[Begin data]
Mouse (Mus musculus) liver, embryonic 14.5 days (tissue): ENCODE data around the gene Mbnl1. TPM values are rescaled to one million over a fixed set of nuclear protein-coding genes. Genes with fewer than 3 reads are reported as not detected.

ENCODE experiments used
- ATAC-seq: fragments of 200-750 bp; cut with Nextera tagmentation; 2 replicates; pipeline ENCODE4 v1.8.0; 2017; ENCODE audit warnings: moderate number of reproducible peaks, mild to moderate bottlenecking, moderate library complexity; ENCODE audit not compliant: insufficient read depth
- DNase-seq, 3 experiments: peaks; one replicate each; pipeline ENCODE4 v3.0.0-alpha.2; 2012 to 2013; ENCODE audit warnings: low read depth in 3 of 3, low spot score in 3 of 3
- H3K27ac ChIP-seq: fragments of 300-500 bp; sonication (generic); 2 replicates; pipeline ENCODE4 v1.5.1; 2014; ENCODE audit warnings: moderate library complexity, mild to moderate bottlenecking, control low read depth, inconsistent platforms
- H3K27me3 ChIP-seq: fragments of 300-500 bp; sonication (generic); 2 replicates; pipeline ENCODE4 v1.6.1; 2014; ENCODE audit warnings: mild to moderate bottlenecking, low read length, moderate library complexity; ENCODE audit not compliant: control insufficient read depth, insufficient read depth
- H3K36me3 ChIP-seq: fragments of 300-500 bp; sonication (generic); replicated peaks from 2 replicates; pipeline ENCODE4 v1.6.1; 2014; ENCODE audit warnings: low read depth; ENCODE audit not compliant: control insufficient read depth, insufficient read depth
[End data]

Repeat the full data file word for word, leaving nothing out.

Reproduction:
Mouse (Mus musculus) liver, embryonic 14.5 days (tissue): ENCODE data around the gene Mbnl1. TPM values are rescaled to one million over a fixed set of nuclear protein-coding genes. Genes with fewer than 3 reads are reported as not detected.

ENCODE experiments used
- ATAC-seq: fragments of 200-750 bp; cut with Nextera tagmentation; 2 replicates; pipeline ENCODE4 v1.8.0; 2017; ENCODE audit warnings: moderate number of reproducible peaks, mild to moderate bottlenecking, moderate library complexity; ENCODE audit not compliant: insufficient read depth
- DNase-seq, 3 experiments: peaks; one replicate each; pipeline ENCODE4 v3.0.0-alpha.2; 2012 to 2013; ENCODE audit warnings: low read depth in 3 of 3, low spot score in 3 of 3
- H3K27ac ChIP-seq: fragments of 300-500 bp; sonication (generic); 2 replicates; pipeline ENCODE4 v1.5.1; 2014; ENCODE audit warnings: moderate library complexity, mild to moderate bottlenecking, control low read depth, inconsistent platforms
- H3K27me3 ChIP-seq: fragments of 300-500 bp; sonication (generic); 2 replicates; pipeline ENCODE4 v1.6.1; 2014; ENCODE audit warnings: mild to moderate bottlenecking, low read length, moderate library complexity; ENCODE audit not compliant: control insufficient read depth, insufficient read depth
- H3K36me3 ChIP-seq: fragments of 300-500 bp; sonication (generic); replicated peaks from 2 replicates; pipeline ENCODE4 v1.6.1; 2014; ENCODE audit warnings: low read depth; ENCODE audit not compliant: control insufficient read depth, insufficient read depth